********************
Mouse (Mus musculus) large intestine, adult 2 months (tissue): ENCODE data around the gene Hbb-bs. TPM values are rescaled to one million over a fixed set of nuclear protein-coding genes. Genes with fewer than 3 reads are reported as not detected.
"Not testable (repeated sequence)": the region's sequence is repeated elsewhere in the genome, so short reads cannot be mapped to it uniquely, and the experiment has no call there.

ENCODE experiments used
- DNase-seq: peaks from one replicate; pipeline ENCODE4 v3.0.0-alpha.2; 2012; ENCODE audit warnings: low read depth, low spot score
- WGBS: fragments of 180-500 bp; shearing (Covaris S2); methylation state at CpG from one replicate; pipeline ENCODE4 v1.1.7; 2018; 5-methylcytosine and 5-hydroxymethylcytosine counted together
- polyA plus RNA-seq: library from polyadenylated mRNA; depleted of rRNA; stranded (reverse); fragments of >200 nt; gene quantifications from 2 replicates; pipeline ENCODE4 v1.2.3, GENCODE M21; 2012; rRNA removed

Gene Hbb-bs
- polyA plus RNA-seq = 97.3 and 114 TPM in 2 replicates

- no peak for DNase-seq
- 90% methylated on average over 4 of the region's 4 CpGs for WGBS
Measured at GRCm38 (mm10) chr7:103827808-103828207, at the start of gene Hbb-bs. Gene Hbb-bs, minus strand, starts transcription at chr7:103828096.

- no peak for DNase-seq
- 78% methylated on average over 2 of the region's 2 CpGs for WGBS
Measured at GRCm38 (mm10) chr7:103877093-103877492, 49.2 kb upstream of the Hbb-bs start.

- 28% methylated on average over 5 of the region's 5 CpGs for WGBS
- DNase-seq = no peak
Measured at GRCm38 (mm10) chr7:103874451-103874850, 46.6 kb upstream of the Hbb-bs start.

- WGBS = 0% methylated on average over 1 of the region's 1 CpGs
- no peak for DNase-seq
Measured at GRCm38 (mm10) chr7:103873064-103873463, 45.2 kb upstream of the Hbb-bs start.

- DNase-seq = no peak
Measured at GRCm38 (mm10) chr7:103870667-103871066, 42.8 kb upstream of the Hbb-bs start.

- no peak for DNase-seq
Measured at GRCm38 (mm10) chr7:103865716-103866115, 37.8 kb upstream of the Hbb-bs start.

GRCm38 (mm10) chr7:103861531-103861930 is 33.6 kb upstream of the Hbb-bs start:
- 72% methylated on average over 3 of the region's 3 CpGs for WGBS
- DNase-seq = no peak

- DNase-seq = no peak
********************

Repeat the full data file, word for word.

Mouse (Mus musculus) large intestine, adult 2 months (tissue): ENCODE data around the gene Hbb-bs. TPM values are rescaled to one million over a fixed set of nuclear protein-coding genes. Genes with fewer than 3 reads are reported as not detected.
"Not testable (repeated sequence)": the region's sequence is repeated elsewhere in the genome, so short reads cannot be mapped to it uniquely, and the experiment has no call there.

ENCODE experiments used
- DNase-seq: peaks from one replicate; pipeline ENCODE4 v3.0.0-alpha.2; 2012; ENCODE audit warnings: low read depth, low spot score
- WGBS: fragments of 180-500 bp; shearing (Covaris S2); methylation state at CpG from one replicate; pipeline ENCODE4 v1.1.7; 2018; 5-methylcytosine and 5-hydroxymethylcytosine counted together
- polyA plus RNA-seq: library from polyadenylated mRNA; depleted of rRNA; stranded (reverse); fragments of >200 nt; gene quantifications from 2 replicates; pipeline ENCODE4 v1.2.3, GENCODE M21; 2012; rRNA removed

Gene Hbb-bs
- polyA plus RNA-seq = 97.3 and 114 TPM in 2 replicates

- no peak for DNase-seq
- 90% methylated on average over 4 of the region's 4 CpGs for WGBS
Measured at GRCm38 (mm10) chr7:103827808-103828207, at the start of gene Hbb-bs. Gene Hbb-bs, minus strand, starts transcription at chr7:103828096.

- no peak for DNase-seq
- 78% methylated on average over 2 of the region's 2 CpGs for WGBS
Measured at GRCm38 (mm10) chr7:103877093-103877492, 49.2 kb upstream of the Hbb-bs start.

- 28% methylated on average over 5 of the region's 5 CpGs for WGBS
- DNase-seq = no peak
Measured at GRCm38 (mm10) chr7:103874451-103874850, 46.6 kb upstream of the Hbb-bs start.

- WGBS = 0% methylated on average over 1 of the region's 1 CpGs
- no peak for DNase-seq
Measured at GRCm38 (mm10) chr7:103873064-103873463, 45.2 kb upstream of the Hbb-bs start.

- DNase-seq = no peak
Measured at GRCm38 (mm10) chr7:103870667-103871066, 42.8 kb upstream of the Hbb-bs start.

- no peak for DNase-seq
Measured at GRCm38 (mm10) chr7:103865716-103866115, 37.8 kb upstream of the Hbb-bs start.

GRCm38 (mm10) chr7:103861531-103861930 is 33.6 kb upstream of the Hbb-bs start:
- 72% methylated on average over 3 of the region's 3 CpGs for WGBS
- DNase-seq = no peak

- DNase-seq = no peak